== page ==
This one's going to be a longer-than-usual read. Settle in. Or print it out.
Welcome to the world premiere of my Five Realizations approach to writing your charity's case for support, a case that will effectively sell donors on your...
> and shockingly bright ideas.
I developed this Five Realizations approach recently for a research university. The new president, convinced that academic reputation is directly linked to philanthropy, wants to turn her institution into a fundraising powerhouse.
The Five Realizations approach offers nervous deans and professors an easy, reliable set of guidelines that can help inspire concise, clear, and deeply persuasive proposals to put in front of major-gift prospects.
You're not a research university? Does not matter. Any charity can profitably follow the Path to Donor Nirvana. An annual appeal from a local library is the same as a $100 million capital campaign in one respect: both need an underlying, donor-centered case for support, in order to produce good results.
---Your first realization:
The case for support is NOT about your organization's need for cash.
The case IS about the savory, enticing opportunity you put in front of the donor.
What kinds of opportunity? To change a life (scholarships for poor kids). To save a life (medicines in south Sudan). To relieve pain (grief counseling for widows). To bring hope (research that promises to find a cure). To right a wrong (legal aid). To bring something wonderful into the world (the arts). To fight a good fight (why did millions of ordinary Americans contribute $100 apiece to the 2008 Obama presidential campaign? According to Yale professor, Dean Karlan, it was about "participating in a fight" those Americans felt was worth winning).
And those are just the "objective" opportunities. The "subjective," emotional opportunities are even more compelling. Number one among them? The opportunity to feel good about yourself.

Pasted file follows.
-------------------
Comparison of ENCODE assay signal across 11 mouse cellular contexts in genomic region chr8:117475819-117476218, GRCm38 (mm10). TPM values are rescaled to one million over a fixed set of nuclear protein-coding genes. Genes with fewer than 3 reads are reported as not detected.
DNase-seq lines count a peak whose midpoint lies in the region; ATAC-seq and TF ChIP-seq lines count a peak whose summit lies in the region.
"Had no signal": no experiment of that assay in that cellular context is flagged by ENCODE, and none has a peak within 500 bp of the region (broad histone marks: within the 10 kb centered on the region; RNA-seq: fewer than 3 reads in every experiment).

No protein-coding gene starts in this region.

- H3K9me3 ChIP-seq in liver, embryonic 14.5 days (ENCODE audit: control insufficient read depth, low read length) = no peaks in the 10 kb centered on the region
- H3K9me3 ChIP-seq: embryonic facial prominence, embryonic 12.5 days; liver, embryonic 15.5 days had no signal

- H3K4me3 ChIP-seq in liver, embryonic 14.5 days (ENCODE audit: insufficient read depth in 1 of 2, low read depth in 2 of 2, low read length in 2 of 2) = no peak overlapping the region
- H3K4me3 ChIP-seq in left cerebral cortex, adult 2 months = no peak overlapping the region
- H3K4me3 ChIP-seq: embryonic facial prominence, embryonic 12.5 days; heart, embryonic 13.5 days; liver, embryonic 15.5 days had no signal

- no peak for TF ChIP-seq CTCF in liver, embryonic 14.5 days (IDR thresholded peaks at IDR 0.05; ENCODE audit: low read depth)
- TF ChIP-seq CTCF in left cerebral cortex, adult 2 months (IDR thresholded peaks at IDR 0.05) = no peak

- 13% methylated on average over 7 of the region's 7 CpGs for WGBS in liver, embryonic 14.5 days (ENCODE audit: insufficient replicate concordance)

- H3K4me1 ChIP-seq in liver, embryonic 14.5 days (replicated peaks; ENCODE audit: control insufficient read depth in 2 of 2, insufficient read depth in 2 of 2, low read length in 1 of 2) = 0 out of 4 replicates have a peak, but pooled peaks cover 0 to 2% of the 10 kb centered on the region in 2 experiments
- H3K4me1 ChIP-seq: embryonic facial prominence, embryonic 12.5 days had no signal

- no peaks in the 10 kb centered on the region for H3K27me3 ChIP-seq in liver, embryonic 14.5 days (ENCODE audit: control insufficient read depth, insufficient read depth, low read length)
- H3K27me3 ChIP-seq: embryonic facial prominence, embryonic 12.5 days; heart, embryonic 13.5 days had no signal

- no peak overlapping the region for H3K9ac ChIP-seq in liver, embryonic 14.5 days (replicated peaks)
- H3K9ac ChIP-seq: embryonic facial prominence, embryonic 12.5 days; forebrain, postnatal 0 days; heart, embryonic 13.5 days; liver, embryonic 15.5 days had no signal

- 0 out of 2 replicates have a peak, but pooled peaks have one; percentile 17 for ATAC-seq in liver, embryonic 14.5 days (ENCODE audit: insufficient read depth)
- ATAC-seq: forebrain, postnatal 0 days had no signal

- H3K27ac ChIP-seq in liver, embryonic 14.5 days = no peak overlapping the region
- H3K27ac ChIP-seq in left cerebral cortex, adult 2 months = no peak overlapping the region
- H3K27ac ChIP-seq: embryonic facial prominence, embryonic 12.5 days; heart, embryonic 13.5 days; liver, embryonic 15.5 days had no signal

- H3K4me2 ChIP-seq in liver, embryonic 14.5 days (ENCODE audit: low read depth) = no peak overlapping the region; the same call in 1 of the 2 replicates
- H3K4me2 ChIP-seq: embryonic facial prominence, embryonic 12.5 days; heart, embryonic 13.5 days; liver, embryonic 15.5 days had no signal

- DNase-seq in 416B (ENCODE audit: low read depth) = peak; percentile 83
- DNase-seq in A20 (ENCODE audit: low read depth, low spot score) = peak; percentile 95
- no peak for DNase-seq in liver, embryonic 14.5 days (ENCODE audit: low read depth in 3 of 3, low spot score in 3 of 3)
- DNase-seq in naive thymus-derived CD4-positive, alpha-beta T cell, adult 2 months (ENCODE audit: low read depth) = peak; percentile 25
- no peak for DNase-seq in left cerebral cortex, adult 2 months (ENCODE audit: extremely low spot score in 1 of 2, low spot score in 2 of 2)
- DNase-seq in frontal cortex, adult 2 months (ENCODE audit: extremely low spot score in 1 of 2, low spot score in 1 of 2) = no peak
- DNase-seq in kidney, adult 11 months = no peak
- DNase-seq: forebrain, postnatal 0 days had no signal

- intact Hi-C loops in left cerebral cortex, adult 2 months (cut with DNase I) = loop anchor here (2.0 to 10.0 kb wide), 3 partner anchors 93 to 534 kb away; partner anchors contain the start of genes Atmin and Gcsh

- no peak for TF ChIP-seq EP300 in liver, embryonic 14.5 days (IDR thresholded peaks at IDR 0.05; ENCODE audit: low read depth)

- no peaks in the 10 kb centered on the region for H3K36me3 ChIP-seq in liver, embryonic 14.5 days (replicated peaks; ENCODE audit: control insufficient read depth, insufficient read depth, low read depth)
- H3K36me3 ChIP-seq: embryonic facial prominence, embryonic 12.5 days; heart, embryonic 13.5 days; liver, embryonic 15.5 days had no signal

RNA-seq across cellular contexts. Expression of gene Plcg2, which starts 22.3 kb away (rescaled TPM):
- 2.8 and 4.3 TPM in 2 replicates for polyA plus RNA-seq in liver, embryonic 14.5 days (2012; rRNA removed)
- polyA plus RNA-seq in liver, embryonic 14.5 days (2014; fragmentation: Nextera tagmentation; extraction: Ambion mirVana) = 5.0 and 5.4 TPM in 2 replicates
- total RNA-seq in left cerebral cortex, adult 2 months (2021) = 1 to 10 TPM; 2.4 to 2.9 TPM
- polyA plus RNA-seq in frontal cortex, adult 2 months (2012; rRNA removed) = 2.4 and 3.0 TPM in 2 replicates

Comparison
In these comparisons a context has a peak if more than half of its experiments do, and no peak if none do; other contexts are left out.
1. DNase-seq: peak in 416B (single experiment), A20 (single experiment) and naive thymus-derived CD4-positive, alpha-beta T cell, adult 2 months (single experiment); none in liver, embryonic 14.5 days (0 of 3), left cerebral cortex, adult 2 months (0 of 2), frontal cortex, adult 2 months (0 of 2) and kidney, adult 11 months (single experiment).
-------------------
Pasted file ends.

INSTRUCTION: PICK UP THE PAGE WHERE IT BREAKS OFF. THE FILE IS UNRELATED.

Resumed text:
---Your second realization:
Every donor communication sends a message. Unfortunately, more often than not, it's the WRONG message.
This is particularly true of "retention" material, which is all the stuff you send after you've acquired a new donor: thank you's, welcome packages, renewal appeals, upgrade appeals, bequest appeals, newsletters, annual reports, special updates from the field, and other forms of stewardship.
Currently, the predominant voice (I've analyzed thousands of samples by now) goes like this: "We did this great thing. We did that great thing. And oh, by the way, if you sent a check, thank you very much!"
This is backwards. It hogs the credit. Effective donor communications push as much of the credit as reasonable at the donor, with deep appreciation. It isn't merely a matter of saying thank you. You also have to say, "With your help, all these amazing things happened. And without your help, they won't." And you have to say it every chance you can, at every point of potential contact with donors and prospects, including your mission statement.
Last October, I did a quick survey of the mission statements posted by some of the world's larger charities on their websites. Only one of those mission statements even mentioned donors. That's a mistake. Donors need to be in the picture ... everywhere.